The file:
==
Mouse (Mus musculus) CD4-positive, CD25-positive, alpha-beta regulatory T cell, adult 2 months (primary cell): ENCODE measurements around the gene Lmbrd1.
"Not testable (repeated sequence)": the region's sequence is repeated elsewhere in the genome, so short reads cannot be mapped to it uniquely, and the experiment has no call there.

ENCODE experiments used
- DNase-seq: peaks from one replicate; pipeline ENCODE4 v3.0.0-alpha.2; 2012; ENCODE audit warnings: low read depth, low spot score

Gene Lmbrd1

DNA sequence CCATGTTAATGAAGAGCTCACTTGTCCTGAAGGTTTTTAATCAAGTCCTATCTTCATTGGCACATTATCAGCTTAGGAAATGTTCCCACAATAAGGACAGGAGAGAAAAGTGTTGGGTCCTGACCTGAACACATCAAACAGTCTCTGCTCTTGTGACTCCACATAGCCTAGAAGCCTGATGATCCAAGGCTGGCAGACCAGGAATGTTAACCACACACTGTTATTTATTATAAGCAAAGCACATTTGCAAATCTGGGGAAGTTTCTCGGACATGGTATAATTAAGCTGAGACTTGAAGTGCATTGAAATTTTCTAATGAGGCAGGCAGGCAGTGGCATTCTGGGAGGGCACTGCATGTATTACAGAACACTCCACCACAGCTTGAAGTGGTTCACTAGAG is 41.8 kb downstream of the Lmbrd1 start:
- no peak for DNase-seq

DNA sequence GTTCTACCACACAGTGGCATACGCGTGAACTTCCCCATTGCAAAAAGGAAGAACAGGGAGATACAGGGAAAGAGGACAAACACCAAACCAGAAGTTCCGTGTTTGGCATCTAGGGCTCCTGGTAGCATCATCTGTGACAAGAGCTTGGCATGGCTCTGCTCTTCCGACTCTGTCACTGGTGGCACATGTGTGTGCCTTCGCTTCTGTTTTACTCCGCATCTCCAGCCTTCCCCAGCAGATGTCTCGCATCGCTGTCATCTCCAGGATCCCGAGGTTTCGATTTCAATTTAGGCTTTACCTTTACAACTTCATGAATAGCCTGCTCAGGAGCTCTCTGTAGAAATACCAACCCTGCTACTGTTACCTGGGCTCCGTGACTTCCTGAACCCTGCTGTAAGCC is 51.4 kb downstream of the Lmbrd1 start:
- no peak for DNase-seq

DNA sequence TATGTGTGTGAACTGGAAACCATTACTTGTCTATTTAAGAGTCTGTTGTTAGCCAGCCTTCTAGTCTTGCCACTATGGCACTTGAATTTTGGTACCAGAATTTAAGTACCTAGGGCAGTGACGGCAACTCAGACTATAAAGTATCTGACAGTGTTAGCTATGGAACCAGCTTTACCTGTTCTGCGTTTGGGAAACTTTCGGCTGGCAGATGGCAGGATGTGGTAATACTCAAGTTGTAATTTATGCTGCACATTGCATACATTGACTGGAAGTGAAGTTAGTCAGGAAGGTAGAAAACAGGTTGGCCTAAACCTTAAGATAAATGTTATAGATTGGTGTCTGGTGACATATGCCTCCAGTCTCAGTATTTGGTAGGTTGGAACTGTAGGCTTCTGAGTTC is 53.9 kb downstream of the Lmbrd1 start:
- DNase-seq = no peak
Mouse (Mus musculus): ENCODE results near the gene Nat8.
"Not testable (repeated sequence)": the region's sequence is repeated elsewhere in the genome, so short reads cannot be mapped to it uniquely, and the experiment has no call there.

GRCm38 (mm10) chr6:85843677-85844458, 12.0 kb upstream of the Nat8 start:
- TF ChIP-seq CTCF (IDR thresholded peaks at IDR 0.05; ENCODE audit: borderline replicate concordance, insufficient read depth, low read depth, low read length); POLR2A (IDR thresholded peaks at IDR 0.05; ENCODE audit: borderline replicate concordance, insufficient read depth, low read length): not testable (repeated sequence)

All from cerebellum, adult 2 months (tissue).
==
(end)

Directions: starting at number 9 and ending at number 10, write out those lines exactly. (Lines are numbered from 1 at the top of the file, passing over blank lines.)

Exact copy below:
- no peak for DNase-seq

DNA sequence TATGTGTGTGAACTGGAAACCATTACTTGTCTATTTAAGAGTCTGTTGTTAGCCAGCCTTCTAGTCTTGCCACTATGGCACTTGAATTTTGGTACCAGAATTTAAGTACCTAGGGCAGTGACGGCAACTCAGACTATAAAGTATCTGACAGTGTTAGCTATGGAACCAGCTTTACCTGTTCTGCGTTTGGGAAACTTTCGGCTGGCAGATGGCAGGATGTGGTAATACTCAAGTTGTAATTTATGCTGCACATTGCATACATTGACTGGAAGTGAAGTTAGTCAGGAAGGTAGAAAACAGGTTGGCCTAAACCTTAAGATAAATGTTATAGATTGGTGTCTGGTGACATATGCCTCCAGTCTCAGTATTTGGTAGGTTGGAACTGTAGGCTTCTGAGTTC is 53.9 kb downstream of the Lmbrd1 start: